This is an exciting time in the field of diabetes. The NHS Five Year Forward View, published 3 weeks ago, puts emphasis on disease prevention and refers to a national Type 2 diabetes prevention programme.
It draws attention to the role of employers in promoting employee health, in particular around weight management, which will itself contribute to Type 2 diabetes prevention. And it puts forward additional models of care delivery that could go some way to improve the integration of care across the traditional provider institutional boundaries that is so important if we are to successfully improve the experience, care and clinical outcomes for those who already have diabetes.
I was also delighted to hear during the announcement of the NHS Five Year Forward View that NHS England’s CEO Simon Stevens plans to nurture and support innovation in the NHS.
I have been asked before now whether diabetes in the UK has an innovation culture, and whether innovation is important in tackling diabetes.
Today, on World Diabetes Day, I thought it was a good time to pause and reflect on the significant benefits that innovation has brought to this field over the last ten or twenty years, and how it might enable us to rise to the challenges of the future.
Diabetes is a huge problem. There are 350 million people with the condition worldwide, including over three million in the UK. Around £10billion is spent every year on diabetes care, around 10 per cent of total NHS spend.
Around 90 per cent of those with diabetes in the UK have Type 2 diabetes, and 10 per cent Type 1. Type 2 diabetes is preventable through healthy lifestyle, Type 1 diabetes is not. Type 2 diabetes is rising significantly every year and is tracking the population rise in obesity.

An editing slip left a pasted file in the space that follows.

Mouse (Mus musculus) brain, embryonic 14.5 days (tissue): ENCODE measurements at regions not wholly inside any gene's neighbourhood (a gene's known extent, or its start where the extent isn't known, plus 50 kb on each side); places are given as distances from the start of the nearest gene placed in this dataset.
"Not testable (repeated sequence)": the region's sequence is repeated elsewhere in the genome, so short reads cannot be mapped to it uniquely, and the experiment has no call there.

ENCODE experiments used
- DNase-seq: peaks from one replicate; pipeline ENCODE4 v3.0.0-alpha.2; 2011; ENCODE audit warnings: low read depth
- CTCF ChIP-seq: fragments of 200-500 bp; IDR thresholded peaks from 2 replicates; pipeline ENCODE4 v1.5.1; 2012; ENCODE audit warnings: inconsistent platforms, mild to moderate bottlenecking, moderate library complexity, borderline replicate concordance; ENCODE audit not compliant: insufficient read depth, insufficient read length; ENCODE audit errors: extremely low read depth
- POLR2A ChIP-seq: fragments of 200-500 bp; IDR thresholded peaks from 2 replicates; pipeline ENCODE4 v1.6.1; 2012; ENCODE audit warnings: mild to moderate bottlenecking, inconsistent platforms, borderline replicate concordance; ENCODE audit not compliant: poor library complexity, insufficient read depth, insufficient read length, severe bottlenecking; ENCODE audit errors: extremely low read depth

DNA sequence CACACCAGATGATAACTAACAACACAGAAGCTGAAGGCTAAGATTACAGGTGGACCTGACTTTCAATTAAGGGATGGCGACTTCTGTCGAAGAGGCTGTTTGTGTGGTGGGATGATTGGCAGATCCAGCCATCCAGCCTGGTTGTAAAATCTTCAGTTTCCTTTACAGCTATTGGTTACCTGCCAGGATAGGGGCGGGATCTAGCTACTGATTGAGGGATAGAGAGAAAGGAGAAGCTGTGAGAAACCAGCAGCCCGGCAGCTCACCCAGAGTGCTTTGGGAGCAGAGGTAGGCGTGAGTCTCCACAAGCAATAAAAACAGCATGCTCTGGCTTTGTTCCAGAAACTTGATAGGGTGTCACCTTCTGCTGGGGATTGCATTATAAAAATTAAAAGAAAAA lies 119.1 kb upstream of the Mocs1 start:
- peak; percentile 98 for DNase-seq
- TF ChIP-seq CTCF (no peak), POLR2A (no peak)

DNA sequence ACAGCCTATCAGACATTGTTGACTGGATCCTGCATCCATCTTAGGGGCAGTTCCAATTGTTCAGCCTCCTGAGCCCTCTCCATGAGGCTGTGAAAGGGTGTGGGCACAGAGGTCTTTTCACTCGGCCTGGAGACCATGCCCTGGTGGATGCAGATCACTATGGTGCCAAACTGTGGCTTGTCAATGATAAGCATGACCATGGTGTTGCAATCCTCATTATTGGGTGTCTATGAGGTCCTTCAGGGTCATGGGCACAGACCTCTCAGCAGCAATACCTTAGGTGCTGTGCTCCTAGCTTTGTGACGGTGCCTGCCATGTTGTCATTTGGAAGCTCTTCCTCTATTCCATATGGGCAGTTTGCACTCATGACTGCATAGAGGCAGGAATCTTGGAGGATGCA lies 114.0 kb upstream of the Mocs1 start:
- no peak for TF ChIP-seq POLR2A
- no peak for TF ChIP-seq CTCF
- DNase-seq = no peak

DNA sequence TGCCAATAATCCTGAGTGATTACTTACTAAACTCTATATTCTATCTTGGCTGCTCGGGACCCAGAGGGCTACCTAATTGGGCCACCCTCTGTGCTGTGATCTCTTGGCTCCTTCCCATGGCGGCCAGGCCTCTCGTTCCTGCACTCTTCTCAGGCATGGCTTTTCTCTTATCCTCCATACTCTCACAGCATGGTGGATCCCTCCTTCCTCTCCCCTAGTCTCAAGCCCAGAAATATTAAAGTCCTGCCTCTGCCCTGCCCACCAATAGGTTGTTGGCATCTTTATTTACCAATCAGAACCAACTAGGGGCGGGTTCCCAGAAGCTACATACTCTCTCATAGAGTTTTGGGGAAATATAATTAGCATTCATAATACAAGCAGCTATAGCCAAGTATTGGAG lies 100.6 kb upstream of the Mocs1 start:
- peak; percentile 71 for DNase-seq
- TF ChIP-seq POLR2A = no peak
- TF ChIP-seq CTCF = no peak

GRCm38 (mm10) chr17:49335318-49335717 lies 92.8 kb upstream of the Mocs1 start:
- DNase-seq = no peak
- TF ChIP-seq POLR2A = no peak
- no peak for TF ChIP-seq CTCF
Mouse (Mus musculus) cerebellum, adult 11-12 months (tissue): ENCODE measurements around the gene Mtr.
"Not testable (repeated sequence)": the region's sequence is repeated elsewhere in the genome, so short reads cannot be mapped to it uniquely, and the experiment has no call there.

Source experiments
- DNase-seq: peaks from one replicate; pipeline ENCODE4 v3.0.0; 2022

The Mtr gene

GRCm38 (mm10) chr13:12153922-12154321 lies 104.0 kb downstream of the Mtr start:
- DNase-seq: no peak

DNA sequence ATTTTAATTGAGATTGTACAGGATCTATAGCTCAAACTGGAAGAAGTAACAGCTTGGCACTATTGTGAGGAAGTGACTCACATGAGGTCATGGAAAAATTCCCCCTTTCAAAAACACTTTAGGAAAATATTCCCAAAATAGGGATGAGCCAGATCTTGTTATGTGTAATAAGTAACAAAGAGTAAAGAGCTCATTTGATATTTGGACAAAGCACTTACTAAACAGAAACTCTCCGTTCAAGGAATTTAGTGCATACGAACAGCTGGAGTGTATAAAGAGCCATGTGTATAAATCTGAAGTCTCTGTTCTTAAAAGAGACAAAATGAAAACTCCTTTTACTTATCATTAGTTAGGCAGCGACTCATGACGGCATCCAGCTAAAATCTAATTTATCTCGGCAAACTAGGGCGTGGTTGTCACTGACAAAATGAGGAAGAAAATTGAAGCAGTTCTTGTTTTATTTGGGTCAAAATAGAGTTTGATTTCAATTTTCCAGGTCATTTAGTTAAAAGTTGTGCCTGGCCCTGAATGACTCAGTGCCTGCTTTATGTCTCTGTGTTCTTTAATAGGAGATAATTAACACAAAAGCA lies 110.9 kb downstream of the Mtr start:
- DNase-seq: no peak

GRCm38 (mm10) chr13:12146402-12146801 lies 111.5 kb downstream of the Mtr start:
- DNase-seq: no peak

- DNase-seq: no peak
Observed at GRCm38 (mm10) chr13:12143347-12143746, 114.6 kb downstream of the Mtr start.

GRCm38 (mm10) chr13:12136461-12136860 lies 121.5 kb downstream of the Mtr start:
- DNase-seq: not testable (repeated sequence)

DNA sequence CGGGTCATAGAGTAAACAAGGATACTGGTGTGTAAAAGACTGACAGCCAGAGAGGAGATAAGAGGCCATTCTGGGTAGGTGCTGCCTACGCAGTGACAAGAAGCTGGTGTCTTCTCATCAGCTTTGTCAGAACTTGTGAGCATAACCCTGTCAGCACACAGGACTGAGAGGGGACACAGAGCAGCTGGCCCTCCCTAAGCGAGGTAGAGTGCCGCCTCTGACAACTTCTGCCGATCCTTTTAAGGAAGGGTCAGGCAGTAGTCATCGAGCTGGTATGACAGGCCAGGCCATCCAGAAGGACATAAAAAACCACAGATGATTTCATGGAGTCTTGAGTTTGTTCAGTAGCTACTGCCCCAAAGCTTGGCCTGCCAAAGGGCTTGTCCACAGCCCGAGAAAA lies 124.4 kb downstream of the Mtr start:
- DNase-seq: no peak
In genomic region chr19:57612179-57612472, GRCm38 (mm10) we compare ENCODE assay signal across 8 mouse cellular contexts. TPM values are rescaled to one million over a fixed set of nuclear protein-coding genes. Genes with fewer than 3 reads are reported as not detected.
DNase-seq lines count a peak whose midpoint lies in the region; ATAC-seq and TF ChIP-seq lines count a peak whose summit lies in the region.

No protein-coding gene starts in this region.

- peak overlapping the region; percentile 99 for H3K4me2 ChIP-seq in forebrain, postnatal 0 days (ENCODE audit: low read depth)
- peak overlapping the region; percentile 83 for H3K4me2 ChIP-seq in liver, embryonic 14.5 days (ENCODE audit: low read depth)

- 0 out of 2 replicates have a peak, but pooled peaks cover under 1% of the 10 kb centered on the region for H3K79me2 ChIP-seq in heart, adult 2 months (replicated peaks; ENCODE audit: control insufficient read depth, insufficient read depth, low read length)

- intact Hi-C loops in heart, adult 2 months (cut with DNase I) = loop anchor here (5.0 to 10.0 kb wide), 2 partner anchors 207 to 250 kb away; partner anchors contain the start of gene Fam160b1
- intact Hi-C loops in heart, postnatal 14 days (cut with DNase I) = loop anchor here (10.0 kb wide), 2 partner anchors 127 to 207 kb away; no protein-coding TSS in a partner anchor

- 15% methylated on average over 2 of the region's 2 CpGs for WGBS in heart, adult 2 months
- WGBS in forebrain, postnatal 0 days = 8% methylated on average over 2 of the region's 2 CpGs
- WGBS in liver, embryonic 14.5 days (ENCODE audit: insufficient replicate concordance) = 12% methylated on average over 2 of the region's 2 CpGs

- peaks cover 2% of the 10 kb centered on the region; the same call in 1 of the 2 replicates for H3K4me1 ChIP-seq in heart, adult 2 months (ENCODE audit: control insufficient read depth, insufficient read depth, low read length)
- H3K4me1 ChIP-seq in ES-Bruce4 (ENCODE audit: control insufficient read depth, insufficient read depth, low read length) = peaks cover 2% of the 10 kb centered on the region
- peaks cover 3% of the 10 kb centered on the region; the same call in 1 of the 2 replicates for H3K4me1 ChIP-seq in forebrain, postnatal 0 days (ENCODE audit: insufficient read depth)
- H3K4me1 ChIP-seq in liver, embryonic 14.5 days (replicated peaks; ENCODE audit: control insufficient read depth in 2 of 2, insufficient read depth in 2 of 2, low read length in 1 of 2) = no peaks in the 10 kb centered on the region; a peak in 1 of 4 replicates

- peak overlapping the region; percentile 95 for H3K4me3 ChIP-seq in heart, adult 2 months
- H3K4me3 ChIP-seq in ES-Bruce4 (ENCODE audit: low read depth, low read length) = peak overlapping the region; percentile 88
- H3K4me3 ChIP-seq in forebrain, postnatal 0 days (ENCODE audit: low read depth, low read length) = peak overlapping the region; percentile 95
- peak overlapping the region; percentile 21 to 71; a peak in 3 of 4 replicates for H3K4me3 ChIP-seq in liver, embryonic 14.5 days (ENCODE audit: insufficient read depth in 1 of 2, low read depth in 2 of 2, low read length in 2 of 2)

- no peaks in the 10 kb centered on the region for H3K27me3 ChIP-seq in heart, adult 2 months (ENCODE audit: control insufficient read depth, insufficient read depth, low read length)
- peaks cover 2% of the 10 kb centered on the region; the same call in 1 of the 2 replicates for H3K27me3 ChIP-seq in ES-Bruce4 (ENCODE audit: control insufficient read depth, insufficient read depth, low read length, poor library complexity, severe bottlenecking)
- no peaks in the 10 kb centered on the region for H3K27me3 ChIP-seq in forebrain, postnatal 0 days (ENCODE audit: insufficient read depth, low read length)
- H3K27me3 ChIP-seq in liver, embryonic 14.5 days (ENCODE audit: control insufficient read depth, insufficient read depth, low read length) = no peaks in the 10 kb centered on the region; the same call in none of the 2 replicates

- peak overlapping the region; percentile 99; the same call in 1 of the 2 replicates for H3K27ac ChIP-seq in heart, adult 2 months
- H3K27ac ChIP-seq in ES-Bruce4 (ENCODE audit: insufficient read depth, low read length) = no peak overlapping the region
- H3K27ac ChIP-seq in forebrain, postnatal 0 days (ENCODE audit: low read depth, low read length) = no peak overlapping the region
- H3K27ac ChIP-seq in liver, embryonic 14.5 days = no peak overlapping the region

While we see emphasis on the primary prevention of Type 2 diabetes, we also have to focus on the prevention of diabetic complications in those that are already living with Type 1 and Type 2 diabetes.
Innovation can contribute at many different levels: at individual level through person empowerment and self-care; at the level of the consultation through a partnership approach to care planning; at the team level through multi-disciplinary approaches; at the health systems level through integrated care; at the level of communication through information technology and social media; and of course through research and development of technologies including new drugs.
Those responsible for innovation have included people with diabetes themselves, healthcare professionals at the clinical coalface, healthcare leaders and organisations, academics and universities, 3rd sector organisations, and industry.
Innovation at the health systems level can have great reach. One of the most exciting innovations I have had the fortune to steer has been the multi-disciplinary foot service we run at Imperial College Healthcare NHS Trust, which in 2007 integrated with community based foot care, so that not only did the hospital-based multi-disciplinary diabetic foot clinic contain the full spectrum of clinical skills needed, but also people with diabetic foot disease could be seen rapidly by the right clinician, in the right place, at the right time.
By 2010, our published major amputation incidence was among the lowest ever reported internationally.
The huge potential market created through a disease that touches up to 350 million people has led to pharmaceutical industry investment in research and development that has seen the arrival of at least four new classes of drug for blood glucose lowering over 15 years or so, with many new drugs within each class.
In parallel we have seen the development of newer insulins with different absorption profiles and different duration of action, as well as a revolution in the modes of insulin delivery.